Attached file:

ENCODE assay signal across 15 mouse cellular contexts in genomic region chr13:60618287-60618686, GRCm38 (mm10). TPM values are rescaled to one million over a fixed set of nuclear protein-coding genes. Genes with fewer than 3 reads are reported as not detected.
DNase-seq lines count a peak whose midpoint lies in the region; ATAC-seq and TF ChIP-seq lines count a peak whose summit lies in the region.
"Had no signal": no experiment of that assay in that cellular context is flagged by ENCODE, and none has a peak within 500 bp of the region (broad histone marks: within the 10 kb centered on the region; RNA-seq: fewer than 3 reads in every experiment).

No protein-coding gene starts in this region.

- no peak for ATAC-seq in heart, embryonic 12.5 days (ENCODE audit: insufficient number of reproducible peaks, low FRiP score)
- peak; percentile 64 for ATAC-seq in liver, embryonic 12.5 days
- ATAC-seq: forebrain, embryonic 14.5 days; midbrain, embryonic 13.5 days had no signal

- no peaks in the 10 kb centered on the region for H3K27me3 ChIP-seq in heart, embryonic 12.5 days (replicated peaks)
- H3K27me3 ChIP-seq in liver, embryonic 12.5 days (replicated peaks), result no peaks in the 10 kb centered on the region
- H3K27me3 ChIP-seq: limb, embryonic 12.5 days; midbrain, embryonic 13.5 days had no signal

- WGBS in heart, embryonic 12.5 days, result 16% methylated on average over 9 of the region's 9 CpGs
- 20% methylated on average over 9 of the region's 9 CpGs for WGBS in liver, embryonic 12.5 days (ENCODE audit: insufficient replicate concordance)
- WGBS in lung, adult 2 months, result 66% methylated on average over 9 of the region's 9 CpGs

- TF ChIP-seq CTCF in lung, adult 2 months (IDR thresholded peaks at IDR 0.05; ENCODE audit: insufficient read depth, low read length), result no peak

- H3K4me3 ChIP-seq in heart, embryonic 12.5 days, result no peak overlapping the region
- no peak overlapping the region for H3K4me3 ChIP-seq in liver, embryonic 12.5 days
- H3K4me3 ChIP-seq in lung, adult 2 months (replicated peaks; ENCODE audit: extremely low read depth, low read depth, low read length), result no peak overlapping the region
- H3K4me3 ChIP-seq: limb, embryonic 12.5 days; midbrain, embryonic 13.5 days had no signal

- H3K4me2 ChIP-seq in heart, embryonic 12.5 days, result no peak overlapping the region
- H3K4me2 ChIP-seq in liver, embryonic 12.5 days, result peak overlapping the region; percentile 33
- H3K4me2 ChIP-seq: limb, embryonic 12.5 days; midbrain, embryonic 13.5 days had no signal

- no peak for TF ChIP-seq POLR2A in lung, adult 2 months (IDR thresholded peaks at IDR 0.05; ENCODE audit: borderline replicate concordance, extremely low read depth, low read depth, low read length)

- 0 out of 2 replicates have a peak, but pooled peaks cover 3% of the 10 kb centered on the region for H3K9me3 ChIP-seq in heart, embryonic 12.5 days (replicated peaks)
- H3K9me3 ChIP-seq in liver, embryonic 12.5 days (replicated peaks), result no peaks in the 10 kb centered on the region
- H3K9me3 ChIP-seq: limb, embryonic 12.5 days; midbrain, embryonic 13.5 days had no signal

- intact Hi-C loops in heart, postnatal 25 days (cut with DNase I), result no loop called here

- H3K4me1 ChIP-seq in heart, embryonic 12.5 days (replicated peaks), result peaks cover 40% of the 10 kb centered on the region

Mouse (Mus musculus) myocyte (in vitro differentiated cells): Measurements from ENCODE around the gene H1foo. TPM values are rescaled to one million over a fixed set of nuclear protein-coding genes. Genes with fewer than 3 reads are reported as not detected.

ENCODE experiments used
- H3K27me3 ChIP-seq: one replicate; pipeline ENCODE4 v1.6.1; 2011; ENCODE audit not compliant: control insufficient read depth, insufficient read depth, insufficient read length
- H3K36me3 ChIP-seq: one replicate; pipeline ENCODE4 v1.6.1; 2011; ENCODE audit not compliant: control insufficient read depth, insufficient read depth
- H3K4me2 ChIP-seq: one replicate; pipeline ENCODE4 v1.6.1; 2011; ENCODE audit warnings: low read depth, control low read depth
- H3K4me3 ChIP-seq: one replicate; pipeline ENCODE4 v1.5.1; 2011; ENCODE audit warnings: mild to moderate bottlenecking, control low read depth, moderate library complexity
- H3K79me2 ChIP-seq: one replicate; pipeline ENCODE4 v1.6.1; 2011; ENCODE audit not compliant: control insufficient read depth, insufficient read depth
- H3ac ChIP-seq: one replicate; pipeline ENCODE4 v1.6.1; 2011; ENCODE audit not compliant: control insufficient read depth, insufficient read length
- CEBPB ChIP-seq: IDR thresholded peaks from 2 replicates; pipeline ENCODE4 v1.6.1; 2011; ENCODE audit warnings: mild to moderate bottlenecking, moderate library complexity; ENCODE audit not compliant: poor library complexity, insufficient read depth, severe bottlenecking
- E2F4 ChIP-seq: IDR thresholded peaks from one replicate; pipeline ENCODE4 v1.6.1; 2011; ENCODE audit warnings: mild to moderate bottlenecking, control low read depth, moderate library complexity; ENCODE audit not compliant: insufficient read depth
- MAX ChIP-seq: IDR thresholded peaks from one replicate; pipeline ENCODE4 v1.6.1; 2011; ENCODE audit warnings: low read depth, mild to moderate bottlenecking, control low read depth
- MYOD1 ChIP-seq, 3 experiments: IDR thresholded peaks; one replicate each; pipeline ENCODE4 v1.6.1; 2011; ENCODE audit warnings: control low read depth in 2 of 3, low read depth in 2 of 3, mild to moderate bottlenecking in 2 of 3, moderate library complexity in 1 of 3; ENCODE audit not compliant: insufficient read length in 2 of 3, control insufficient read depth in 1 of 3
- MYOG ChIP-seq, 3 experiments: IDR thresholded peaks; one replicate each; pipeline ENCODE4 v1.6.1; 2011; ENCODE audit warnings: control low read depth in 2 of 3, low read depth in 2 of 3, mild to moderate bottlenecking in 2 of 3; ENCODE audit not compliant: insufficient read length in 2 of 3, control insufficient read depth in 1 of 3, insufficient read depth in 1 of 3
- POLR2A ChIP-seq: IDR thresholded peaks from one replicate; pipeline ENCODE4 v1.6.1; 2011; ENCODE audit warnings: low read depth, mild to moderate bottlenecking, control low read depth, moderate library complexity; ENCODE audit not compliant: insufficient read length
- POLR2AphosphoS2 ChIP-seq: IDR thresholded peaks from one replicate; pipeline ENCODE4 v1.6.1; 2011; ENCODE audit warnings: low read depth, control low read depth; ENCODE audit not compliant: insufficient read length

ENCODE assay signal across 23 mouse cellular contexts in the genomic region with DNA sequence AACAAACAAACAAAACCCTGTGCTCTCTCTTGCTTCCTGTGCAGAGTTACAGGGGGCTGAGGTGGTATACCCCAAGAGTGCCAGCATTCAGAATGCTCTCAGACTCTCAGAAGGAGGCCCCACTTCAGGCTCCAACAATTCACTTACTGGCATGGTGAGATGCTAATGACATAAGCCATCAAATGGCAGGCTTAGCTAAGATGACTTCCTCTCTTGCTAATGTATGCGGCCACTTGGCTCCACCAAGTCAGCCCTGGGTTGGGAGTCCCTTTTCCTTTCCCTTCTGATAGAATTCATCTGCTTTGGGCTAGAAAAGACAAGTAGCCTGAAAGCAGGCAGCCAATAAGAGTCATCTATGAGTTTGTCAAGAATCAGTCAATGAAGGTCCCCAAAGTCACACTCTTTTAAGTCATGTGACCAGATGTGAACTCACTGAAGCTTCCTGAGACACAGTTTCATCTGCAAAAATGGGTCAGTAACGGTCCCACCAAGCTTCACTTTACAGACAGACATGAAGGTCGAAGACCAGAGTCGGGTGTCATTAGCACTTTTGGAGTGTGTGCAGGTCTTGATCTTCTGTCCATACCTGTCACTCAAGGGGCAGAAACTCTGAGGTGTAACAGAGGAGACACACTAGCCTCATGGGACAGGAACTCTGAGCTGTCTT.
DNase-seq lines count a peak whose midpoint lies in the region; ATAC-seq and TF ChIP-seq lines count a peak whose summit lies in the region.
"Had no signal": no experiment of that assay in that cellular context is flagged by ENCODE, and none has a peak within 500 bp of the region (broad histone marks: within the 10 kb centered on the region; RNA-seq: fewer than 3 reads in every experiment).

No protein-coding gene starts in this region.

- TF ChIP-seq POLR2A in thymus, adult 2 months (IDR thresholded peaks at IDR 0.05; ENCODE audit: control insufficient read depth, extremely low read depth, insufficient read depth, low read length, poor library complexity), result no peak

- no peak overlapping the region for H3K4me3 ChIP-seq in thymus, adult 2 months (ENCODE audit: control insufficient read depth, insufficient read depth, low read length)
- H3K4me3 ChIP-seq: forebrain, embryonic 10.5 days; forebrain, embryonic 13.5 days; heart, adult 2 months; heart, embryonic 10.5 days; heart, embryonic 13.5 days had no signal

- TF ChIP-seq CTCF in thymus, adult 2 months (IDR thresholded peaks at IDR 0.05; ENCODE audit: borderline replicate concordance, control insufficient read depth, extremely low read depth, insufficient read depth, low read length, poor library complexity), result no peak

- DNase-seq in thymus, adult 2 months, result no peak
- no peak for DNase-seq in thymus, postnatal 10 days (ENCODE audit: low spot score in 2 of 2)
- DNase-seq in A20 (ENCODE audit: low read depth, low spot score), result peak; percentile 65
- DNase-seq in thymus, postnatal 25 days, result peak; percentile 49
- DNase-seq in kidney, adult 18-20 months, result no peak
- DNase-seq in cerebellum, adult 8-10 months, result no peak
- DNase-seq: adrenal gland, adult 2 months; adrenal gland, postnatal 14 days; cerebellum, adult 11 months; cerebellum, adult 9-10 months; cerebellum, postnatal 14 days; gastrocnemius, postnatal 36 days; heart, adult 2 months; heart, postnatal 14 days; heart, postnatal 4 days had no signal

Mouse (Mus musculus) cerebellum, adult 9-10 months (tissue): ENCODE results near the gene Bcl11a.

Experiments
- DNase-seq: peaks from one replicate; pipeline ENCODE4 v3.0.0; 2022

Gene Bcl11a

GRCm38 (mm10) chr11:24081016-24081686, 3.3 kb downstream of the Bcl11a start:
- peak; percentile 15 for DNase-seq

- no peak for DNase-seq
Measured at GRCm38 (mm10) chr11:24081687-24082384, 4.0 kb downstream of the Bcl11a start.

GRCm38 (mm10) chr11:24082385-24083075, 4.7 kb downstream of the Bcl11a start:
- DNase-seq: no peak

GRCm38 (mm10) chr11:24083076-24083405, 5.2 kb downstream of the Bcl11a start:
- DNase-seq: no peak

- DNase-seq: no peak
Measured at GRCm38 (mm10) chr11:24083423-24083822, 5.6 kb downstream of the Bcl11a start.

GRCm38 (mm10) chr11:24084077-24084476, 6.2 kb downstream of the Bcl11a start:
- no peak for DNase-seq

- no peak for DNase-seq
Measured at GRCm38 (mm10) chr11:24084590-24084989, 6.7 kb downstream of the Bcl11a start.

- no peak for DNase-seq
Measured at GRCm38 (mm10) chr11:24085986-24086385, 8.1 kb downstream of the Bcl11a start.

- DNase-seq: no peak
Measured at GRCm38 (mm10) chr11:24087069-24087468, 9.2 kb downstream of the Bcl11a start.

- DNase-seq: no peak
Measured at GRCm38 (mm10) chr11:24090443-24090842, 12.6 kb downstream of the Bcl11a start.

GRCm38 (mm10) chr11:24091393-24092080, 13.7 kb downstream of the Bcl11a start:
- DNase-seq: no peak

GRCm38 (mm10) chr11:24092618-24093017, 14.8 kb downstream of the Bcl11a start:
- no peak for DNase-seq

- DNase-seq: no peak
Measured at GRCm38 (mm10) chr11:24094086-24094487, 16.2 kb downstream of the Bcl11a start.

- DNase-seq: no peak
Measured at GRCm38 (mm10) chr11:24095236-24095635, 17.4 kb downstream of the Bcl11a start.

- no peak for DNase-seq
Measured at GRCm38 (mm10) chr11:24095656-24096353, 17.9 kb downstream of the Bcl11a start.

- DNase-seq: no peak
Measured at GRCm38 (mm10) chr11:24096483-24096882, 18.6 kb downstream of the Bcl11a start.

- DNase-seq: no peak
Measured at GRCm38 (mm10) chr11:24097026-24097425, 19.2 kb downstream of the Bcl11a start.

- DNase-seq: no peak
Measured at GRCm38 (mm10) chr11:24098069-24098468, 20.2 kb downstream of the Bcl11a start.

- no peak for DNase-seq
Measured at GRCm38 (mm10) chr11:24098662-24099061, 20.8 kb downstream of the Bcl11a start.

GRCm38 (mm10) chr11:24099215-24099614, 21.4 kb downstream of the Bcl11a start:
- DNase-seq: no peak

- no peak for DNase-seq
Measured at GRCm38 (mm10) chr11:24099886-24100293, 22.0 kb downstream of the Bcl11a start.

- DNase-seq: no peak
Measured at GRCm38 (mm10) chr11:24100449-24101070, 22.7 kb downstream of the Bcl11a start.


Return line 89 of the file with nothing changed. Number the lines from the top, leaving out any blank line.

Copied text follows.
Measured at GRCm38 (mm10) chr11:24095236-24095635, 17.4 kb downstream of the Bcl11a start.